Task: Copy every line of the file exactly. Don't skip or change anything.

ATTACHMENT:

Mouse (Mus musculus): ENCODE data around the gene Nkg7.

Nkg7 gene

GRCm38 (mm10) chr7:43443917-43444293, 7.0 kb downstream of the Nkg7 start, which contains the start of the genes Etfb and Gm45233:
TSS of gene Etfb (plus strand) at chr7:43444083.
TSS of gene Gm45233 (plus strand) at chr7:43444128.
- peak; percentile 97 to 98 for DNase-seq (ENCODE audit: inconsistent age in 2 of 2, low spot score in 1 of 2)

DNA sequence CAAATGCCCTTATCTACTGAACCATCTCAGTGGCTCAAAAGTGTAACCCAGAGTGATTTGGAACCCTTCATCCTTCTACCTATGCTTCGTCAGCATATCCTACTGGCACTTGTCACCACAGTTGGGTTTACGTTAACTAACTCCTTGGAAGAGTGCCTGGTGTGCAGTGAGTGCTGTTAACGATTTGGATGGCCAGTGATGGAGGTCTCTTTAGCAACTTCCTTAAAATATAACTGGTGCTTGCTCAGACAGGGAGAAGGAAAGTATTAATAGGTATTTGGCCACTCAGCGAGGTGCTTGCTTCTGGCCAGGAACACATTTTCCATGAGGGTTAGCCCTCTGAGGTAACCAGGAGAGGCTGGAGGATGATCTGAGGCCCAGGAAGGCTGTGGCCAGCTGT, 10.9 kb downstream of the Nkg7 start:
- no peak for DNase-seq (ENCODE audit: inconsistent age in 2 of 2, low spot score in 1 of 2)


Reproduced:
Mouse (Mus musculus): ENCODE data around the gene Nkg7.

Nkg7 gene

GRCm38 (mm10) chr7:43443917-43444293, 7.0 kb downstream of the Nkg7 start, which contains the start of the genes Etfb and Gm45233:
TSS of gene Etfb (plus strand) at chr7:43444083.
TSS of gene Gm45233 (plus strand) at chr7:43444128.
- peak; percentile 97 to 98 for DNase-seq (ENCODE audit: inconsistent age in 2 of 2, low spot score in 1 of 2)

DNA sequence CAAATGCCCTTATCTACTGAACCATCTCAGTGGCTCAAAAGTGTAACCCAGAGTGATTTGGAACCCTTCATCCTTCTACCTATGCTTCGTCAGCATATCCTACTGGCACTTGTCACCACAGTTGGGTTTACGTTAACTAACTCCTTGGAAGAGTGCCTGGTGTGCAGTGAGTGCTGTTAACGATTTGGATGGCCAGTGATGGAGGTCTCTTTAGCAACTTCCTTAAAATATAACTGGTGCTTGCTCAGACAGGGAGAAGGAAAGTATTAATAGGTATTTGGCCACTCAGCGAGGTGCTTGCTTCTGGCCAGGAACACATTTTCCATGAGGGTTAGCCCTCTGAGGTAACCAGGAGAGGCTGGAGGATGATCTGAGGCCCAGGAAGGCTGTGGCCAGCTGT, 10.9 kb downstream of the Nkg7 start:
- no peak for DNase-seq (ENCODE audit: inconsistent age in 2 of 2, low spot score in 1 of 2)